3 Respondent conceded this point in earlier briefings. Brief in Opposition 7. Respondent now contends, however, that habeas proceedings will not provide an effective remedy because the class members still will be put in the file-or-default dilemma and because a decision in one case will not relieve the other members of their continuing uncertainty. Brief for Respondent 35–36. But as explained, supra, at 6–7, the dilemma the class members face does not establish a case in the constitutional sense. And the inability to bind the government as to the whole class does not affect that determination.
ARTHUR CALDERON, WARDEN, et al., PETITIONERS v. TROY A. ASHMUS etc.
on writ of certiorari to the united states court of appeals for the ninth circuit
Justice Breyer, concurring, with whom Justice Souter joins.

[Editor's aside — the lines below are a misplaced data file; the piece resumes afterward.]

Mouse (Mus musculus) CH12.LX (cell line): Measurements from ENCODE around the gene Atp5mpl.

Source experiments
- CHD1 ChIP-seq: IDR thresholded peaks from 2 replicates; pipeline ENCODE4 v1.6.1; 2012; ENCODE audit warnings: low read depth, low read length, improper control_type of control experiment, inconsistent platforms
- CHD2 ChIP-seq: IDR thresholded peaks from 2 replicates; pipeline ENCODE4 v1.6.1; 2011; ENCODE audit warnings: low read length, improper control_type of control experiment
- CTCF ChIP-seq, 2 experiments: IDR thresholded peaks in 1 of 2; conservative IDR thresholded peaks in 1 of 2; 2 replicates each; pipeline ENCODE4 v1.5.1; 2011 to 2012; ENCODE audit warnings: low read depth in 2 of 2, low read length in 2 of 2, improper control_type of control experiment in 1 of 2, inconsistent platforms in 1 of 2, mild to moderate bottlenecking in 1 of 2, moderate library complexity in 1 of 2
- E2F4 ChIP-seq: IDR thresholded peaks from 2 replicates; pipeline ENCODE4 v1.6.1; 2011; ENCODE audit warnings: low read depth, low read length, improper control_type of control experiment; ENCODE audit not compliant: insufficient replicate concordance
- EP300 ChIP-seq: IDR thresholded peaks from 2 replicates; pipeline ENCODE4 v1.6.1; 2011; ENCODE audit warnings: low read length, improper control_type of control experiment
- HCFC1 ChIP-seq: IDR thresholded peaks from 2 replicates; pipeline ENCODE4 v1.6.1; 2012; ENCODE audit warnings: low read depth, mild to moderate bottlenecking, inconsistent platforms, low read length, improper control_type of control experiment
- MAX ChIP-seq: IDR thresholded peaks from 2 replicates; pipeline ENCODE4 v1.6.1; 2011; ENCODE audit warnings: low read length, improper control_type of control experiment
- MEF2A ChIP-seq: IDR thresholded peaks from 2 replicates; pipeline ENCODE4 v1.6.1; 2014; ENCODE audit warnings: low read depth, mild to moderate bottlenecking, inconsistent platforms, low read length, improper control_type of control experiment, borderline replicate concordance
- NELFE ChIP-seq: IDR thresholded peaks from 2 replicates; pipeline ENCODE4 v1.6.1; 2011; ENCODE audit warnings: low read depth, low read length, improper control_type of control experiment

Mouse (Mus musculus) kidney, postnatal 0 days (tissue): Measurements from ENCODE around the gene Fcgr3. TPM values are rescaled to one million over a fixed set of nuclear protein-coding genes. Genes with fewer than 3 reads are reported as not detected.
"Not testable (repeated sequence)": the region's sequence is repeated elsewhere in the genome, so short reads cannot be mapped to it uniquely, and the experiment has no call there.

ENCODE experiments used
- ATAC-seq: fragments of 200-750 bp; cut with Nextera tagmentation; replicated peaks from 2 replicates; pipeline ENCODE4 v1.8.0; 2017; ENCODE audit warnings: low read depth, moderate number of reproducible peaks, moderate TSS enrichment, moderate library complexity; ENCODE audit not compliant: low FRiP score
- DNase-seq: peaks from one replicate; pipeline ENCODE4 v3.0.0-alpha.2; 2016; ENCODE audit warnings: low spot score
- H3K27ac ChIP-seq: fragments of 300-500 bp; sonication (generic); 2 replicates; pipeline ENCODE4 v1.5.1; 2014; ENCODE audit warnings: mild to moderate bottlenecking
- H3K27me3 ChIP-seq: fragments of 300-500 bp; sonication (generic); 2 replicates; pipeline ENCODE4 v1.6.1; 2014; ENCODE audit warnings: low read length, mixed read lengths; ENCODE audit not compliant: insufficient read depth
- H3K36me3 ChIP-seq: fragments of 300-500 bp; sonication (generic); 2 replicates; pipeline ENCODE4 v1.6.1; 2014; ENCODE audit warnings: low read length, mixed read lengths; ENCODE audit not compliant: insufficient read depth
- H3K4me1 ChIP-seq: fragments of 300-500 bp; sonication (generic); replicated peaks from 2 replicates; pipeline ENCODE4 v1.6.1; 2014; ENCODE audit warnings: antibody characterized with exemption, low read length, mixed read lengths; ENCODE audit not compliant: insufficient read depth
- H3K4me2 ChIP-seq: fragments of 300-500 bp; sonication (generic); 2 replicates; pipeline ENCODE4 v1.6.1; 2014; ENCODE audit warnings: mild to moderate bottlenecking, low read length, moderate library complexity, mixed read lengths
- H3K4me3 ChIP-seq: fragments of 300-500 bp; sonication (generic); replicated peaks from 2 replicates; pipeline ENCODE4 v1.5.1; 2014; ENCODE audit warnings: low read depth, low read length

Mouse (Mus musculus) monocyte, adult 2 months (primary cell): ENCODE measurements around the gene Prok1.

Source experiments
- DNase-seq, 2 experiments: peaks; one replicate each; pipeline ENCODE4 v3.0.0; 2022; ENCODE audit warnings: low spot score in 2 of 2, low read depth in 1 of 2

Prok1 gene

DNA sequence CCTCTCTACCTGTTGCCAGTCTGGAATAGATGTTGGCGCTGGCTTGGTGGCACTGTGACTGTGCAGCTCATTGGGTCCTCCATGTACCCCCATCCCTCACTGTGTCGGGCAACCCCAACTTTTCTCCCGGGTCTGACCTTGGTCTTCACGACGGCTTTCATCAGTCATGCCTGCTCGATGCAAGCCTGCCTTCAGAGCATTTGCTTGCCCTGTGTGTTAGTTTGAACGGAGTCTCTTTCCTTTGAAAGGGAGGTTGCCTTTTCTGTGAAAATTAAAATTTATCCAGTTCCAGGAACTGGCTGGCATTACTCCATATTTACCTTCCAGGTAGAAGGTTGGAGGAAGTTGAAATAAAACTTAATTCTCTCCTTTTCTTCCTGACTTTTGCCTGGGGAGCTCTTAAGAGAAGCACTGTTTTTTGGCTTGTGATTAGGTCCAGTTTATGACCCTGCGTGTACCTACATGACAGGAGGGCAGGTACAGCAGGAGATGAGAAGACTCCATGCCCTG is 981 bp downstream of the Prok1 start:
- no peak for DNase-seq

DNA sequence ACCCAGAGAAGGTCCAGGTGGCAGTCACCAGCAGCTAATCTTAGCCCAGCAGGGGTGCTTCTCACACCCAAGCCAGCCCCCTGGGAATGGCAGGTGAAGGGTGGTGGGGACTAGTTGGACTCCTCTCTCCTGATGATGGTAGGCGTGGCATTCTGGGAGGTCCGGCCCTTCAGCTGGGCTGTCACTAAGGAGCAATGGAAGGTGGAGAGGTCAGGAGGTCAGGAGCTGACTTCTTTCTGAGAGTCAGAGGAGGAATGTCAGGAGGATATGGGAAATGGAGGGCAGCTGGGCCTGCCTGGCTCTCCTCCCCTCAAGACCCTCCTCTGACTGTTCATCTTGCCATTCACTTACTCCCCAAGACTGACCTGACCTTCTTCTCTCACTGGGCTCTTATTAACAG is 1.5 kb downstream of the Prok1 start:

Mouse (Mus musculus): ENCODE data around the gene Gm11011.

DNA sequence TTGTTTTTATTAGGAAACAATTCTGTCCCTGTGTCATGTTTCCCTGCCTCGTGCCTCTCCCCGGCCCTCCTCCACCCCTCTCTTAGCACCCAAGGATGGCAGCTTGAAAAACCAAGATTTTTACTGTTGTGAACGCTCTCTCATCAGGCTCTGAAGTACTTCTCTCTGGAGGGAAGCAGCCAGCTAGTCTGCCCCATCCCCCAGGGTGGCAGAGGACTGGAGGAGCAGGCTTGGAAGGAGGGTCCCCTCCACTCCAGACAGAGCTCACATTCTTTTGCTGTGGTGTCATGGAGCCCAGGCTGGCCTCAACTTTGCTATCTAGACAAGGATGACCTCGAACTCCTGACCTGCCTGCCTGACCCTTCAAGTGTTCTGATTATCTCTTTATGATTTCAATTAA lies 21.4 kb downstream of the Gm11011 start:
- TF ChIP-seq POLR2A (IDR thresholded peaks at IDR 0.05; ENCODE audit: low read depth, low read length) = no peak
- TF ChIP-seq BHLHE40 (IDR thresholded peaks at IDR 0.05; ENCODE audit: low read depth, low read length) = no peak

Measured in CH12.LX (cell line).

The Court says that “[respondents] can litigate California’s compliance with Chapter 154” when they “file habeas petitions.” Ante, at 7. In light of the Court of Appeals’ concern, echoed by respondent class members, that without declaratory relief, they would be placed in an untenable remedial “dilemma,” Brief for Respondent 16–17, 35–37; 123 F. 3d 1199, 1205 (CA9 1997), I would add that it should prove possible for at least some habeas petitioners to obtain a relatively expeditious judicial answer to the Chapter 154 compliance question and thereby provide legal guidance for others. That is because, in at least some cases, whether a petitioner can or cannot amend, say, a “bare bones” habeas petition (filed within 180 days) will likely depend upon whether California does, or does not, qualify as an “opt-in” State. Compare 28 U. S. C. §2242 (ordinary amendment rules); §2254 Rule 11 (rules of civil procedure applicable to federal habeas petitions); 1 J. Liebman & R. Hertz, Federal Habeas Corpus Practice and Procedure §17.2 (2d ed. 1994 and Supp. 1997) (Federal Rule of Civil Procedure 15’s liberal standard for amendment applies to habeas petitions in States not eligible for Chapter 154) with 28 U. S. C. A. §2266(b)(3)(B) (Supp. 1998) (setting forth strict standard for amendment applicable where State falls within Chapter 154). And a district court’s determination that turned on the legal answer to that question might well qualify for interlocutory appeal. See 28 U. S. C. §1292(b) (permitting certification, and hence interlocutory appeal, of certain district court determinations). With this understanding, I join the Court’s opinion.